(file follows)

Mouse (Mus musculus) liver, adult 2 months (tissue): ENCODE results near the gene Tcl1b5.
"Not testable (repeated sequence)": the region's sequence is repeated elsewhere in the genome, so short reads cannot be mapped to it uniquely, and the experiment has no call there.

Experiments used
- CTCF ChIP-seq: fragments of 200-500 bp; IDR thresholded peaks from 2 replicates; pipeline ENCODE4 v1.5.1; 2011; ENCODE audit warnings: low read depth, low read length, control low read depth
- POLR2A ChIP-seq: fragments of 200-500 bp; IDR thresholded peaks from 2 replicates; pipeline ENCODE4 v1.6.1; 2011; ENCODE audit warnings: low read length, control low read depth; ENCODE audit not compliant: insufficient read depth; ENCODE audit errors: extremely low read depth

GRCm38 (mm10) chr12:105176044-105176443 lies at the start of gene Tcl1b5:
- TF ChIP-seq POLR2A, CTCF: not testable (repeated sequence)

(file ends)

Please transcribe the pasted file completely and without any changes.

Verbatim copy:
Mouse (Mus musculus) liver, adult 2 months (tissue): ENCODE results near the gene Tcl1b5.
"Not testable (repeated sequence)": the region's sequence is repeated elsewhere in the genome, so short reads cannot be mapped to it uniquely, and the experiment has no call there.

Experiments used
- CTCF ChIP-seq: fragments of 200-500 bp; IDR thresholded peaks from 2 replicates; pipeline ENCODE4 v1.5.1; 2011; ENCODE audit warnings: low read depth, low read length, control low read depth
- POLR2A ChIP-seq: fragments of 200-500 bp; IDR thresholded peaks from 2 replicates; pipeline ENCODE4 v1.6.1; 2011; ENCODE audit warnings: low read length, control low read depth; ENCODE audit not compliant: insufficient read depth; ENCODE audit errors: extremely low read depth

GRCm38 (mm10) chr12:105176044-105176443 lies at the start of gene Tcl1b5:
- TF ChIP-seq POLR2A, CTCF: not testable (repeated sequence)